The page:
Battle Of Vathapi: Nandi's Charge Book Review
Author: Shri Arun Krishnan
Published by : Garuda Prakashan
Genre: Historical Fiction
What thought came to your mind when you read the words "Genre: Historical Fiction" above? Well, it might wary due to the different kinds of literature you have been exposed to. This trilogy of books is set around 640 CE, around the time frame of the actual Battle of Vathapi, which involved The Pallavas and The Chalukyas and their allies. This book is a set-up for the war. The Pallavan King, Mammalla (also known as Narasimhavarman), wants to fulfil two promises he has made to his dying father, the former king, Mahendeavarman. The first wish is to complete his dream project of building wonderfully sculpted temples along his kingdom's shorelines (present-day Mahabalipuram). The second wish is to reconquer Pullalur, which they had lost to the Chalukyas a decade or so ago. In this book, we see the Pallavas gathering all their allies and (re)building connections for the upcoming inevitable war against the Chalukyas. Commander Paranjyothi(Commander-in-chief of the Pallavas) sets Elango, Muthuvel and Kannan on different paths to meet with rulers of different kingdoms and others to build alliances. Their journeys and the setbacks they face is the plot of the book.
Every second book has an endorsement from someone well known and credible these days. I recognise some names and more often than not, I don't. What surprised me here was that I recognised all the names that have given an endorsement to this book and I respect them all very much. That made me want to read the book without even reading the blurb.
One of the author's biggest strengths according to me, is world-building. The book literally grabs and transports you to the 7th century along with the characters. The book is really descriptive, I remember reading about the ongoing constructions at Mahabalipuram and I felt as if I have been transported to the place. This is an incredible feat, especially as this is the author's first delve into fiction.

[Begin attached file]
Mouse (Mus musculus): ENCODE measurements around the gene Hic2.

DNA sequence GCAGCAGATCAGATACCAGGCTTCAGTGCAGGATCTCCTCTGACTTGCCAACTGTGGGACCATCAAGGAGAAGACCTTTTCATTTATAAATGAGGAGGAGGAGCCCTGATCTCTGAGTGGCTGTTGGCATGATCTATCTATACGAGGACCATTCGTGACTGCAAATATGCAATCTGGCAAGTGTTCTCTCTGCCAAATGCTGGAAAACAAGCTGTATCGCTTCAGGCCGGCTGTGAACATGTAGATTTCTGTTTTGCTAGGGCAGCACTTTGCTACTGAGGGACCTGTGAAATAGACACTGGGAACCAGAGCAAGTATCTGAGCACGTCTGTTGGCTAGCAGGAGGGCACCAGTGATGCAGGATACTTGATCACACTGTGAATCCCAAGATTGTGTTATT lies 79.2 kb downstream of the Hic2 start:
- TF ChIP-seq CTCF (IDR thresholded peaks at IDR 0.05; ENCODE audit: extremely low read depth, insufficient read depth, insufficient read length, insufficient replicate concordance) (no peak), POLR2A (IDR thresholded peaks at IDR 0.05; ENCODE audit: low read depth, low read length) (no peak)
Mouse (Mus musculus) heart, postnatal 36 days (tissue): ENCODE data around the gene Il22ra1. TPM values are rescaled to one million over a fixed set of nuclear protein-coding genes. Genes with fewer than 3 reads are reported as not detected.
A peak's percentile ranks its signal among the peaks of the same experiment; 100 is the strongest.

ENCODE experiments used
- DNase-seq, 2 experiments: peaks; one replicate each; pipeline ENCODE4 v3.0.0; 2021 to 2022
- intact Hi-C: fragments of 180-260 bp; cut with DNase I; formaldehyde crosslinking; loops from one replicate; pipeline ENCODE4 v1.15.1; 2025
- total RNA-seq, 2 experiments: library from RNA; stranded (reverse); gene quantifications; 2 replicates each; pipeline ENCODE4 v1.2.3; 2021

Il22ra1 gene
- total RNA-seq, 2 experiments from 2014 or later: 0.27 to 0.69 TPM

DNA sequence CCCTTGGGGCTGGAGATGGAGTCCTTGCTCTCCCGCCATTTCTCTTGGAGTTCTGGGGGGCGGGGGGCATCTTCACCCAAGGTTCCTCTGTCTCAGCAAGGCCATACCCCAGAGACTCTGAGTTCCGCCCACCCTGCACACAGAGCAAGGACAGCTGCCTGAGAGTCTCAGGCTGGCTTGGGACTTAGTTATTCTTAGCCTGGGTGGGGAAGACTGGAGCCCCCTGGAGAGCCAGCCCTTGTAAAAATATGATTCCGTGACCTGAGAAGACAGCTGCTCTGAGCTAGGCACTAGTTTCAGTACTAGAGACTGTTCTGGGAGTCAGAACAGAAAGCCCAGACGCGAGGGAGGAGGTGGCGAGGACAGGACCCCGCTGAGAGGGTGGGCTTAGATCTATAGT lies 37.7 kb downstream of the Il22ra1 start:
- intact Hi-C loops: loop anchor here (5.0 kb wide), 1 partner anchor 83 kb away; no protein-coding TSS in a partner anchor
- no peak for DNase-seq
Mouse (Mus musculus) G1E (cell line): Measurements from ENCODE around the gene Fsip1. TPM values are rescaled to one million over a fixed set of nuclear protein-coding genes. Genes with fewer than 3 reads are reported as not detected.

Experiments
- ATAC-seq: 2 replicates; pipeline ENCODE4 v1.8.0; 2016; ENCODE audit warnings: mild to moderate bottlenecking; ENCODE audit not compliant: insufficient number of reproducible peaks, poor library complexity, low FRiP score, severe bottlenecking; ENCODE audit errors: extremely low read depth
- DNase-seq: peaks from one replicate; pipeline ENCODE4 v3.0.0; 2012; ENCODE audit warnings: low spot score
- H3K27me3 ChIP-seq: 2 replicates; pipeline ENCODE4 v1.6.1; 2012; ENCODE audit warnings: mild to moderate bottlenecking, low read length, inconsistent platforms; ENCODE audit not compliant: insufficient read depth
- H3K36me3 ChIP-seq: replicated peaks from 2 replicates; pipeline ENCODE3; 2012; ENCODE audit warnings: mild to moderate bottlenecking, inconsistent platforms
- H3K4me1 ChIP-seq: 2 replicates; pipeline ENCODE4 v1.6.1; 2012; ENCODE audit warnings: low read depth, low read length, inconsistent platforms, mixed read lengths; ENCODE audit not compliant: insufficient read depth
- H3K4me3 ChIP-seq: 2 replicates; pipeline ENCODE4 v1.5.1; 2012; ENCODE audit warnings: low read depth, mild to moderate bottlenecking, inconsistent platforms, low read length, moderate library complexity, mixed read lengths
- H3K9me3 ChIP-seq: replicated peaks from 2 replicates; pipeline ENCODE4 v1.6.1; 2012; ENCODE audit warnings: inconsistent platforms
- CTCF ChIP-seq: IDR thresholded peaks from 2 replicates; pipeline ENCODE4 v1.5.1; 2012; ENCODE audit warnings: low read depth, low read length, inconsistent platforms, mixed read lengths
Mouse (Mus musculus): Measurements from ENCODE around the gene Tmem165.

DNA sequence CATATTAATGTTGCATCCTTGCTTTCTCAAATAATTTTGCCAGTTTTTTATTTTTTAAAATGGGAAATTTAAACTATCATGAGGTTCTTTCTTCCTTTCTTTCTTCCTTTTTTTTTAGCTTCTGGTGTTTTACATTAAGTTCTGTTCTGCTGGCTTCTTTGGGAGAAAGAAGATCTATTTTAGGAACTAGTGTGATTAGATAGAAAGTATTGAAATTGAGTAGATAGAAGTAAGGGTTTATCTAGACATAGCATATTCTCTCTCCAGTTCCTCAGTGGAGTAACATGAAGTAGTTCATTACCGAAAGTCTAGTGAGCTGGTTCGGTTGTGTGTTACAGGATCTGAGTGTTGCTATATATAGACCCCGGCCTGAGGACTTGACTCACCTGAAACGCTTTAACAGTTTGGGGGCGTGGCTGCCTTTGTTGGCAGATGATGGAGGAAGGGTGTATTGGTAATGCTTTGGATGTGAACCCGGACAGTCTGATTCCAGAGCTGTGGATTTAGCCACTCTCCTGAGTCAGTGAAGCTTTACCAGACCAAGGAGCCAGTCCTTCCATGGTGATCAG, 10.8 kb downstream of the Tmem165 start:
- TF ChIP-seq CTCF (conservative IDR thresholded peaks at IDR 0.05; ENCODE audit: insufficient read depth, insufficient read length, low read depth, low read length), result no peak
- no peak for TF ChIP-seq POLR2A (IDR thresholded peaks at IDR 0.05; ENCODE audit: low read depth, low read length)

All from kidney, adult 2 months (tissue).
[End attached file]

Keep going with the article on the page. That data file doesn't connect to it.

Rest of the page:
The book is a fast-paced multi-narrative, with a LOT of characters. If you are a beginner, you might have a problem keeping up with the characters and the characters list at the beginning of the book does help to an extent. But if you are a fairly advanced or even intermediate level reader who reads Song of Ice and Fire or Ponniyin Selvan, this should not at all be a problem. The book is mostly written in chronological order, but I did get confused where one incident is repeated from different perspectives.
The battle planning and strategy is something that blew my mind. I will not discuss this further, read the book to know what I am talking about.
The characters are fantastically written as well. The three central characters, their side characters, everyone is written about brilliantly. I personally liked the two female characters as well. Sanghamitra and Indumati, are actually very essential to the plot and don't only act as masala for the plot. Sanghamitra is kind of a bad-ass actually, pardon the language.
The book has everything, history, story, thrill, romance everything. But none of it seems forced. I have read books that try adding several elements to one book but the attempts are very half-hearted. This book on the other hand does not feel so. Even the romance (which in general I'm not a big fan of) builds naturally and doesn't feel forced.
I thoroughly enjoyed reading the book and I am eagerly waiting for the next part. I can even see this trilogy potentially developed for the big screen, it certainly has the potential. Will highly recommend it if you enjoy reading the genre.